Tuesday, May 12, 2009
First 500 Feet, Part I: Engine Failure!
What to do when the worst thing happens at the worst moment
Every single time the throttle goes forward, author Budd Davisson asks himself, “What if it quits now?” until he’s on the downwind leg and safe.
Next, to convince yourself that the POH glide speed is the right number, try the same thing 5 mph faster—then 5 mph slower. You’ll see that it takes more altitude to make the turn if you’re on either side of the POH speed.
Once you decide how much altitude it takes to get turned around, promise yourself two things: First, you’re not going to try it unless you have at least twice that altitude to make up for adrenaline-induced flying errors; second, you’re not going to try it regardless.
Also, don’t forget the distance to the runway—you may get turned around and still not be able to reach it. The more wind there is on takeoff, the better your chances, but it’s a gamble you probably shouldn’t take.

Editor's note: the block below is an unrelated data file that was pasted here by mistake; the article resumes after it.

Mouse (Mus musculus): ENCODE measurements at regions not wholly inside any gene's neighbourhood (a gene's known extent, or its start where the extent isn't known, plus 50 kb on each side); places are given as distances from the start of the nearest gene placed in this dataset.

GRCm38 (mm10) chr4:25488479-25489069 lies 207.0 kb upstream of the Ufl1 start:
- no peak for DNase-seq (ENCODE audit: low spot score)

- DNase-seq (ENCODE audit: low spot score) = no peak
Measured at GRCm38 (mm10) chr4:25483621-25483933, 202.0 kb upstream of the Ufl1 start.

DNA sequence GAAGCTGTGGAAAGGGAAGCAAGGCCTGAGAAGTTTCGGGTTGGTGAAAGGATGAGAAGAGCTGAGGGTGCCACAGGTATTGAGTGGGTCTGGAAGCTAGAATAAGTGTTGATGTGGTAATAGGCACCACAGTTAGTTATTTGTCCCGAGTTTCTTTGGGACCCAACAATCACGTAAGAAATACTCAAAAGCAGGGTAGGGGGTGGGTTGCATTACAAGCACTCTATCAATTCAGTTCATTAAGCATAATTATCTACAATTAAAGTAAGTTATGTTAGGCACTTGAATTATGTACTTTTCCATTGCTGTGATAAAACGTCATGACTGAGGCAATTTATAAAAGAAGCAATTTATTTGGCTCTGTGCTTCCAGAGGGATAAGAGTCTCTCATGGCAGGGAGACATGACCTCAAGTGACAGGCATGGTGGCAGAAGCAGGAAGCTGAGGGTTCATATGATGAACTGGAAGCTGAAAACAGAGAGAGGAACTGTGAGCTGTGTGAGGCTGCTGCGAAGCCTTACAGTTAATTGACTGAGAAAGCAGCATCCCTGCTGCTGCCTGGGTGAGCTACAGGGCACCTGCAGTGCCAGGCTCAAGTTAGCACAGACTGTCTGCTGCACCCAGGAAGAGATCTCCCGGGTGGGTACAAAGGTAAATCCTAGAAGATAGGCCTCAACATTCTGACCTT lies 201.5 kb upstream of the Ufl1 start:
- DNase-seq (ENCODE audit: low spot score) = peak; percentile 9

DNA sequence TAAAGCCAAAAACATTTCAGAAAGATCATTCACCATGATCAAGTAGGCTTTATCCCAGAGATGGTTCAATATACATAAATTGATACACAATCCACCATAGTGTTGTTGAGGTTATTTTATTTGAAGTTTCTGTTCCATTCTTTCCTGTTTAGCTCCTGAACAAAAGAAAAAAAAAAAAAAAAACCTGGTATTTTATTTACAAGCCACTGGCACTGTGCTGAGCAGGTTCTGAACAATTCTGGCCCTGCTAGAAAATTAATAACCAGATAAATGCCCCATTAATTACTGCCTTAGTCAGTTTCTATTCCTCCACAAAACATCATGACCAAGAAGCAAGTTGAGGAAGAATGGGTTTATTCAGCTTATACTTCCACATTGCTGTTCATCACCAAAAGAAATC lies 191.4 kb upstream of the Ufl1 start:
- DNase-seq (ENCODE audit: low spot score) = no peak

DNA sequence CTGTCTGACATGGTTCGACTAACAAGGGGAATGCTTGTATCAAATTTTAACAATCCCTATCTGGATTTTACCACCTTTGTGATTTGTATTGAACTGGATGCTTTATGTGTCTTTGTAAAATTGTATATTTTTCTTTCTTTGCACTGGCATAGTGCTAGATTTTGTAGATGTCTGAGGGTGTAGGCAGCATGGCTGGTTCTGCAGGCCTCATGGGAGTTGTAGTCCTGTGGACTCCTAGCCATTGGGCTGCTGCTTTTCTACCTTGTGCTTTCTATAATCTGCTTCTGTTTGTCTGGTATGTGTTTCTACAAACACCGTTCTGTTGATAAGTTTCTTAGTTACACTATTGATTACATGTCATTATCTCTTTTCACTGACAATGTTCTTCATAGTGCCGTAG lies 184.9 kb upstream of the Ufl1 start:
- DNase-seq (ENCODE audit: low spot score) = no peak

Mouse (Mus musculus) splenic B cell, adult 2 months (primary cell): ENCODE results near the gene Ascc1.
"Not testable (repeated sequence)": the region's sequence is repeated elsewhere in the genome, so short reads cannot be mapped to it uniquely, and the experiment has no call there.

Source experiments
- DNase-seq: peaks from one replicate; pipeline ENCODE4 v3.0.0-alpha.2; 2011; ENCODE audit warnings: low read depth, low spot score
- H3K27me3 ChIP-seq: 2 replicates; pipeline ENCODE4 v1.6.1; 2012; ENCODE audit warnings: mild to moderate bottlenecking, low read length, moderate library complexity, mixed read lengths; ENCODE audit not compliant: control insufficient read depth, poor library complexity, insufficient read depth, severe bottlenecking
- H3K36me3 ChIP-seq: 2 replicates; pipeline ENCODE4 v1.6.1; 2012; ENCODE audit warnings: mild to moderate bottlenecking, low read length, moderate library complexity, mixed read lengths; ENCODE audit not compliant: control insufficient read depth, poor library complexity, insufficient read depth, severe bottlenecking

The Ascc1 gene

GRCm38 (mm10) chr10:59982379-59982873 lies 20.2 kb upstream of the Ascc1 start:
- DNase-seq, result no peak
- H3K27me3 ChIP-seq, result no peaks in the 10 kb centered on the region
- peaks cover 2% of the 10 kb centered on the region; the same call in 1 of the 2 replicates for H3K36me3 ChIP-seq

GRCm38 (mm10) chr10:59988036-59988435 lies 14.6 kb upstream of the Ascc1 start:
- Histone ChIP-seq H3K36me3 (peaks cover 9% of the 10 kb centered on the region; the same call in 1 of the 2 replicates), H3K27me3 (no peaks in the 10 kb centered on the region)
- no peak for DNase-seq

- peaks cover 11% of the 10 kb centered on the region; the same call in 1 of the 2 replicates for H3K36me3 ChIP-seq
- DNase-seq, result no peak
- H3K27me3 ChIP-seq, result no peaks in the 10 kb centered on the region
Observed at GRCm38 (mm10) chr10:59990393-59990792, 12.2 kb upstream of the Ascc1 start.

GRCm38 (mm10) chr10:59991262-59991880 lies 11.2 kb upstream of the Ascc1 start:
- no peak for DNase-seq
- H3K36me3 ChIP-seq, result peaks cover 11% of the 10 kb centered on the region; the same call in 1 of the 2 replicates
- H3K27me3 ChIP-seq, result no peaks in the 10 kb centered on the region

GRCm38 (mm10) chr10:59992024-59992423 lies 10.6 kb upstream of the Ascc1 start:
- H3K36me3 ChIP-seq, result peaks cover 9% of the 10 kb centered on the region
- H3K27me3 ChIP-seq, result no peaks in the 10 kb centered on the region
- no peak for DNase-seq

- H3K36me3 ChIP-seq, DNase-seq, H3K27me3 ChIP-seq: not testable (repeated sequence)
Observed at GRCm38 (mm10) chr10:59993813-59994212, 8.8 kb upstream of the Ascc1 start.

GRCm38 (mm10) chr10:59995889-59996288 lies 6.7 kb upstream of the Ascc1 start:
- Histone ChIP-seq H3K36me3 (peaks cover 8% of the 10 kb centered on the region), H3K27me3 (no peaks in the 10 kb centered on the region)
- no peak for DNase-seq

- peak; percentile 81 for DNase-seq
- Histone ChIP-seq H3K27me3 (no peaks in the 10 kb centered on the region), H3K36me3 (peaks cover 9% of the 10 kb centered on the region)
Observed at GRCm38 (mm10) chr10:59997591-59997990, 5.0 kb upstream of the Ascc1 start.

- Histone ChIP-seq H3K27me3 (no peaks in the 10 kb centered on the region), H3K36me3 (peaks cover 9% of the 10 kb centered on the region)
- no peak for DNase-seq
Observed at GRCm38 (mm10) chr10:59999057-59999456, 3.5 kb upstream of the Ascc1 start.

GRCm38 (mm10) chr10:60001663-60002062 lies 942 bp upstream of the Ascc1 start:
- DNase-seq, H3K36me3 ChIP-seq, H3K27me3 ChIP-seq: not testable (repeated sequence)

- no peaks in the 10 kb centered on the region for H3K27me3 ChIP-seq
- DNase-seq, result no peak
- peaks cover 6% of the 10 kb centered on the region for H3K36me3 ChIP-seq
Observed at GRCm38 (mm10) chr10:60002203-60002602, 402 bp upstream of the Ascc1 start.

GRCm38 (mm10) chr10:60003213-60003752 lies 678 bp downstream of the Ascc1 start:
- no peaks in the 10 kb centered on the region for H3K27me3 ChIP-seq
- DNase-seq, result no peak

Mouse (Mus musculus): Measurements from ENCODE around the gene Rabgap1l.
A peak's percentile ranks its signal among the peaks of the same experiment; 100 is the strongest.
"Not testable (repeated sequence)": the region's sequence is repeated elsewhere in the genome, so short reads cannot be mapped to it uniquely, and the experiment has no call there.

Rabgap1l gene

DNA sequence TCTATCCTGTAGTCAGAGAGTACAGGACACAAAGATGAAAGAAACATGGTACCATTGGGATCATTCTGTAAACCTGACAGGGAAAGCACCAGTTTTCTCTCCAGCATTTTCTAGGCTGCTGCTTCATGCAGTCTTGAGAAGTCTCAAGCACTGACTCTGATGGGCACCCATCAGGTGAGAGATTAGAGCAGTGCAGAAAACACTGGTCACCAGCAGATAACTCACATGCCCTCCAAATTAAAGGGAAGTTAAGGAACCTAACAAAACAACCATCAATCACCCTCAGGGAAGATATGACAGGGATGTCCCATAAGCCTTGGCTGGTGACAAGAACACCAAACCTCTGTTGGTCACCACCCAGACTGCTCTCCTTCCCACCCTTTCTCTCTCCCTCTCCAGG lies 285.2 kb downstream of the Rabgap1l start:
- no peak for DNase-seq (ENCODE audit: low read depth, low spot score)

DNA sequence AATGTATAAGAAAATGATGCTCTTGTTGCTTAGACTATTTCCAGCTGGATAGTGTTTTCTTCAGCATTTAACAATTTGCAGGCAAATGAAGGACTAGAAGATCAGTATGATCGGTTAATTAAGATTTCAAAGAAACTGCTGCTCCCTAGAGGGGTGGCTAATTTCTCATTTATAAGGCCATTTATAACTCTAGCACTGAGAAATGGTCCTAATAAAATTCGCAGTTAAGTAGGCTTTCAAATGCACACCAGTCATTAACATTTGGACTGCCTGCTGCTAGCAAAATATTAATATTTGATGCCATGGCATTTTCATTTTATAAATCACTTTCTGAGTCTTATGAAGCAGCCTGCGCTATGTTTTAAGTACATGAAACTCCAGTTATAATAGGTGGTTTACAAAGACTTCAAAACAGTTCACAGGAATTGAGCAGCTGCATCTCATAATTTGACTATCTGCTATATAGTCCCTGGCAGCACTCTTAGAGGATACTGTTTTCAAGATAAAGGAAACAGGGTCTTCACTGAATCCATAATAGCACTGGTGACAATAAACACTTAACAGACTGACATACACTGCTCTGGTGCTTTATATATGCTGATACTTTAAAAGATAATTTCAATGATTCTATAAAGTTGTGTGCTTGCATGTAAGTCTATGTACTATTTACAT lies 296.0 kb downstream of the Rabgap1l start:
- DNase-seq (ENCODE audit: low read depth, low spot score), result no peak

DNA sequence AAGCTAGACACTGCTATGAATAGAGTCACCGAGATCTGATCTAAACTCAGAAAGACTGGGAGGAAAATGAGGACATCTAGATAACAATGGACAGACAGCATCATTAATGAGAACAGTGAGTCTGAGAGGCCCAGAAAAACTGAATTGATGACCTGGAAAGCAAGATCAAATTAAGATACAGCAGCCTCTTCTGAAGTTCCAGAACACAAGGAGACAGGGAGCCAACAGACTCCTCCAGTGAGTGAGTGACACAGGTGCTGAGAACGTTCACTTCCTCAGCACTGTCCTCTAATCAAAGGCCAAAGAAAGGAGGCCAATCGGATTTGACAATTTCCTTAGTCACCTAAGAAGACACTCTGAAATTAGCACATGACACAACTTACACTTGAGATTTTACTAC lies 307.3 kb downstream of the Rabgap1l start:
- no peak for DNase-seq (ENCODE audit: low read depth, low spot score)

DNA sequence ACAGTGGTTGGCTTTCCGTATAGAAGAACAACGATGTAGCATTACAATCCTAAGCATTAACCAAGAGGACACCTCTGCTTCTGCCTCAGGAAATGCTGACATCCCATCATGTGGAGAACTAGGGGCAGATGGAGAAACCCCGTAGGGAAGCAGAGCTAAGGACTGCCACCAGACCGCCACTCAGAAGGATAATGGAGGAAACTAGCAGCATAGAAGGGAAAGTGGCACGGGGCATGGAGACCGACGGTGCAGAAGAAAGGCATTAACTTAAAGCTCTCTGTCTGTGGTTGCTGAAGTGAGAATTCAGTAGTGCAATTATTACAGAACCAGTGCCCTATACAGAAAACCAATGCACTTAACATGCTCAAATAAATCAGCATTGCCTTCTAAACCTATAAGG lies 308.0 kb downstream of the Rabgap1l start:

In urban areas, notice the way housing developments are designed. As a normal rule, developments are built in big squares with lines of houses within the square facing one another. Those houses are on interior roads and have a lot of cars parked in front of them. The individual developments are bordered by low-traffic connecting roads that seldom have cars parked on them, making them preferable for emergency landings.
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Labels: Decision Making, Flight Hazards, Flying Skills, Learn To Fly, Learning Center, Navigation, Pilot Skills, Safety, Takeoffs and Landings